Why you Should Monitor Close Dates in Salesforce

Your sales rep has just talked to a potential customer for the first time. He feels great about how the call went, is optimistic that the opportunity will be converted soon and fills in his estimated close date in Salesforce.com. Based on the date he entered, it’s clear that this opportunity will be closed by the time his manager is looking at the Salesforce report for the month.

Fast forward to the next month. Your sales team struggled to convert opportunities this month, resulting in the company failing to reach its quota. That rep who filled in the optimistic close date on the aforementioned opportunity not only did not close that deal – he didn’t even realize that the close date had expired! Expired close dates do not raise alerts on Salesforce.com and overdue opportunities are omited from forward-looking Salesforce reports, which means that the rep did not realize he hadn’t engaged with this opportunity in quite a while. Now, this once-promising opportunity has slipped through the cracks. This is why it is critical that you monitor close dates in Salesforce.com.

The threat of having opportunities fall by the wayside is very real, and very dangerous. Sales teams handling hordes of opportunities and potential clients at once might find it difficult to keep tabs on all of them. When something like this occurs – where the estimated close date has passed without any alerts – sales reps might forget to give these opportunities the engagement and attention they require. Sales managers don’t know to ask because they simply can’t keep track of every opportunity their reps are working on. They can’t help their reps hunt overdue opportunities if they don’t realize these opportunities are overdue in the first place.

Another reason for thoroughly monitoring close dates in Salesforce is to provide more accurate sales forecasts. If your reps are overly optimistic and filled in a bunch of close dates for the end of this month, that might swell your pipeline and make it look healthier than it actually is. The truth is that most of these opportunities might take longer than the end of the month to close, or might not close at all. When sales managers forecast for the month using that pipeline information, they would be deceived into producing a robust sales forecast that is ultimately not true. Inaccurate sales forecasts can drive the wrong business decisions, such as prompting a sales manager to hire more unnecessary employees, purchase a surplus of raw materials or present overly optimistic revenue projections to board members.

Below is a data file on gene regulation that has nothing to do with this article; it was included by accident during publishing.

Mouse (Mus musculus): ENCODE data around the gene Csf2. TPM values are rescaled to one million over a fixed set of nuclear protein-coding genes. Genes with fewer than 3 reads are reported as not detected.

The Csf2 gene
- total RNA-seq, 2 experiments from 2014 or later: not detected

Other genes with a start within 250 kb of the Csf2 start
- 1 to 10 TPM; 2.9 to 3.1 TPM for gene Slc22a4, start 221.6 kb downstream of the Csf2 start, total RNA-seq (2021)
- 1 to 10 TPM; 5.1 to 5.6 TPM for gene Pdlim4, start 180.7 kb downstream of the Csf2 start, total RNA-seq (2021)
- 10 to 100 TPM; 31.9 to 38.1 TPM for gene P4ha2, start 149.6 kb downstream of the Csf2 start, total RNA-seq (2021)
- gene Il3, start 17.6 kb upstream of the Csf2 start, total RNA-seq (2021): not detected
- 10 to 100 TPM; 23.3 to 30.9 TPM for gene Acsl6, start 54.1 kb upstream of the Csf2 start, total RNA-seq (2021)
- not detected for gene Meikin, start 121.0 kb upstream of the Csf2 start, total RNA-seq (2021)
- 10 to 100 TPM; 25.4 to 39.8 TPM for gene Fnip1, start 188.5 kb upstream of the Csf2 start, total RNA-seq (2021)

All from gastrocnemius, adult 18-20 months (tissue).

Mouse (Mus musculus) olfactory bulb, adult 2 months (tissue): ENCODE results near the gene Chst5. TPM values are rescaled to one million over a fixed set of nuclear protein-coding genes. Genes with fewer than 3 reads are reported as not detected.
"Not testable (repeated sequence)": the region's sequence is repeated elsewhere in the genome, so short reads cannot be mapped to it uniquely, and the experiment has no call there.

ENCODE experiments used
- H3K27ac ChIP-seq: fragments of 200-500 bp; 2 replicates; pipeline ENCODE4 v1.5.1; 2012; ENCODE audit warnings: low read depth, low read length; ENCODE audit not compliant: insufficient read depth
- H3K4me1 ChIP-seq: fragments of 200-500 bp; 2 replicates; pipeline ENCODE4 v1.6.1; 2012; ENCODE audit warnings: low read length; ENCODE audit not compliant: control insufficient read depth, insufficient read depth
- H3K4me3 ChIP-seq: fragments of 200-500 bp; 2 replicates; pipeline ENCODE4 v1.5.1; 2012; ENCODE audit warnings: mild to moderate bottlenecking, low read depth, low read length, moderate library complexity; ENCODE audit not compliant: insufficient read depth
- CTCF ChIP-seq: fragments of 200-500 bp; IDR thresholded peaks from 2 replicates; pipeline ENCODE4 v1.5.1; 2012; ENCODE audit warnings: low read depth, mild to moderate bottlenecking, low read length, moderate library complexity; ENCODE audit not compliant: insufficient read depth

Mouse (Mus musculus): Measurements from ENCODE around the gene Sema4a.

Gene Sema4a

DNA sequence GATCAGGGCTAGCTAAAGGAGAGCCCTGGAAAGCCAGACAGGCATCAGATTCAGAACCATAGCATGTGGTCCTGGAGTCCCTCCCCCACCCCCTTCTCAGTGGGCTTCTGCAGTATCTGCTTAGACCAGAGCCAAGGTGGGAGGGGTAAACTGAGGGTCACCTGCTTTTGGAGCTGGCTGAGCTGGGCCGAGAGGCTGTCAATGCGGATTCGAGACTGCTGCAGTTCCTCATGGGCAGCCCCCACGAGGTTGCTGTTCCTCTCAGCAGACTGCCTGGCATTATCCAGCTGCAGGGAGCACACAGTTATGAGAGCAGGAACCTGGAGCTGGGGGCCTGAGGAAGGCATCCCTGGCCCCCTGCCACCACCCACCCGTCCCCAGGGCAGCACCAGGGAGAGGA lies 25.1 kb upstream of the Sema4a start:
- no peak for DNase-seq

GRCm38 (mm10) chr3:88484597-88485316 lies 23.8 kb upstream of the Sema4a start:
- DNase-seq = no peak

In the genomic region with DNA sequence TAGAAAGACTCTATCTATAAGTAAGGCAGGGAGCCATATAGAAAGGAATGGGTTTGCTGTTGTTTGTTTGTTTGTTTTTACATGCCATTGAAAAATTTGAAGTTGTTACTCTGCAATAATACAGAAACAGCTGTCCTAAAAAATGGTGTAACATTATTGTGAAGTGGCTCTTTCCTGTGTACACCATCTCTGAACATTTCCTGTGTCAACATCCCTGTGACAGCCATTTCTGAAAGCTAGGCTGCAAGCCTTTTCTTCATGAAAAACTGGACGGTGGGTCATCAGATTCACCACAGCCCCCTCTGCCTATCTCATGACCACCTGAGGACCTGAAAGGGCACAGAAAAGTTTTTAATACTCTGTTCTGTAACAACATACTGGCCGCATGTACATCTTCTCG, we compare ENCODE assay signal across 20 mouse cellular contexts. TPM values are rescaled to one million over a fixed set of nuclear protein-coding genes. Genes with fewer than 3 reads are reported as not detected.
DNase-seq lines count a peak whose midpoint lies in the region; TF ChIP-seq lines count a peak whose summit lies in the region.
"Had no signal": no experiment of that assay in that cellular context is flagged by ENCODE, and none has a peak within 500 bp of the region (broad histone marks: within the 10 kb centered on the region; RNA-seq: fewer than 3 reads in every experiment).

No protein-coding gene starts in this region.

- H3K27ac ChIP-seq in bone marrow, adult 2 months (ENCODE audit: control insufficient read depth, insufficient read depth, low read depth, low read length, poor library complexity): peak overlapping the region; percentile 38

The problem is that most sales reps simply push the close dates on all their opportunities to the end of the month, whether that’s an accurate representation of these opportunities or not. When that happens, you end up with a report like the one below, with clumps of opportunities at the end of each month. That inevitably leads to a scramble at the end of the month as the rep attempts to discern which of these opportunities should be prioritized and engaged with.

This also presents a tremendous headache for sales managers in trying to understand and manage each rep’s individual opportunity pipelines. Look at this table below that displays a whole host of opportunities stockpiled for the end of the month. Without diving deeper, each of these opportunities will look the same to the sales manager. Sales managers are there to help reps perform better, and a big part of that is in helping them narrow down which opportunities should be prioritized and engaged with. If all opportunities look the same due to poorly monitored and maintained closed dates, then sales managers can’t offer much help or advice.

To overcome these issues, sales managers must first instill a culture that emphasizes data accuracy and quality among their sales reps. Reps must understand the importance of maintaining accurate close dates to help themselves prioritize opportunities while helping sales managers produce more accurate sales forecasts.

Salesforce.com’s issue with not sending alerts for overdue opportunities cannot be fixed, unfortunately. To prevent opportunities from slipping through the cracks, it would be better to adopt a more conservative approach to close dates from the onset. After the initial call, instruct your reps to set close dates farther out than they normally would, aiming toward the end of the month, quarter or just the average sales cycle. With each subsequent call, additional contact or any other progress through the selling stages, that rep can then move the opportunity’s close date forward as necessary. Being prudent about close dates and adjusting accordingly is a much safer strategy than being overly optimistic about all opportunities and their close dates, only to see them fall short.